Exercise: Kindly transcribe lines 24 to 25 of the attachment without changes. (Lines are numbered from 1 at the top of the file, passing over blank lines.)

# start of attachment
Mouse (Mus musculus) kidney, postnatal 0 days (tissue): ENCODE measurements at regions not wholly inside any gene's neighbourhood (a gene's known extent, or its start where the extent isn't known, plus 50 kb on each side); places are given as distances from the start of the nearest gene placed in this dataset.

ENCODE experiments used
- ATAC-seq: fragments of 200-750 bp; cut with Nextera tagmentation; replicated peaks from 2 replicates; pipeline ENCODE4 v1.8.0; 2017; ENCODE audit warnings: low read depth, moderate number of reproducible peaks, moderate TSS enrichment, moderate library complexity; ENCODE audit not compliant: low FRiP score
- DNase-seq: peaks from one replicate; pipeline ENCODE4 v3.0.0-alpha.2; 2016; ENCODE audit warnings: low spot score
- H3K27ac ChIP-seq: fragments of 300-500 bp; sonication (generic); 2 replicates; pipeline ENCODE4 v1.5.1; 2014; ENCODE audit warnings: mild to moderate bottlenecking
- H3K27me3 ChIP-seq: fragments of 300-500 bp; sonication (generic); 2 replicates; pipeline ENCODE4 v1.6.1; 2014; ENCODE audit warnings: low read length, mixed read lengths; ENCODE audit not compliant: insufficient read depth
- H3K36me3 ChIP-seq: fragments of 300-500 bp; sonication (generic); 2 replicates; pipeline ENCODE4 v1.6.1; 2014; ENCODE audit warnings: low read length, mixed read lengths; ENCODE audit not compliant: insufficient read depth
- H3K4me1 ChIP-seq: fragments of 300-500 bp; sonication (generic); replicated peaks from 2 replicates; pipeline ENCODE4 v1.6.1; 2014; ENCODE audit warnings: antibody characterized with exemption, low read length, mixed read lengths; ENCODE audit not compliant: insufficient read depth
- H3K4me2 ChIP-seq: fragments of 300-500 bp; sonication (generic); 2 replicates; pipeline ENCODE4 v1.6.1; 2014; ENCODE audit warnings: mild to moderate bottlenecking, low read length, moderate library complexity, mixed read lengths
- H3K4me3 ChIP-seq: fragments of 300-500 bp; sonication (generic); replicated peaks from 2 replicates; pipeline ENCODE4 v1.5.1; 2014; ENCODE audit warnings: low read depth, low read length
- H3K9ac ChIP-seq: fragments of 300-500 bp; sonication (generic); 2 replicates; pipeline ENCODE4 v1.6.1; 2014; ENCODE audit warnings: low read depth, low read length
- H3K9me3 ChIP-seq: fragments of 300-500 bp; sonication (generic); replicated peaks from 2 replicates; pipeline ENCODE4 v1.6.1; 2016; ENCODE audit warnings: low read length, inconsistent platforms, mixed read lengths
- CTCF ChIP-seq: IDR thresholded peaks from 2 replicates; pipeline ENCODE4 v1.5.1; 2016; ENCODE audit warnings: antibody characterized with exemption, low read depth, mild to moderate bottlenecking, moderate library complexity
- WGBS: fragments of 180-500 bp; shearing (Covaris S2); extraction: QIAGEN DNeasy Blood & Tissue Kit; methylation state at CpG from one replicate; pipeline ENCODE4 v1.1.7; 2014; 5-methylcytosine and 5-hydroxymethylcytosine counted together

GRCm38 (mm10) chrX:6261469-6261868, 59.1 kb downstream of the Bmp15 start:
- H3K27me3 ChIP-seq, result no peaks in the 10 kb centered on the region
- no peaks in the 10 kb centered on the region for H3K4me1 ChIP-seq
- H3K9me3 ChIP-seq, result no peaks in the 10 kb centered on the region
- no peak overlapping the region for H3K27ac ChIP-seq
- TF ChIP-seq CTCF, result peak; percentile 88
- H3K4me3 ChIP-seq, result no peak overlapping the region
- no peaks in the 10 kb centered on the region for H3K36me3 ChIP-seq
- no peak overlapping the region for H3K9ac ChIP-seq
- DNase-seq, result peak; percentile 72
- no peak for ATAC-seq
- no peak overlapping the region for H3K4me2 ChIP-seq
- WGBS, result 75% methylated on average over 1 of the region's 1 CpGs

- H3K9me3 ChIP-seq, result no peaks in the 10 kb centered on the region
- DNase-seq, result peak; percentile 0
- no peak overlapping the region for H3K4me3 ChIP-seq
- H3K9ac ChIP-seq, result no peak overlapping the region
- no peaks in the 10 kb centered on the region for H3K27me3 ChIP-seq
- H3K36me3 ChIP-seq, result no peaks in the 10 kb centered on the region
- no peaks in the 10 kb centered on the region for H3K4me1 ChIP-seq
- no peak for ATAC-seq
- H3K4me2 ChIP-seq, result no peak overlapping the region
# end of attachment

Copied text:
- DNase-seq, result peak; percentile 72
- no peak for ATAC-seq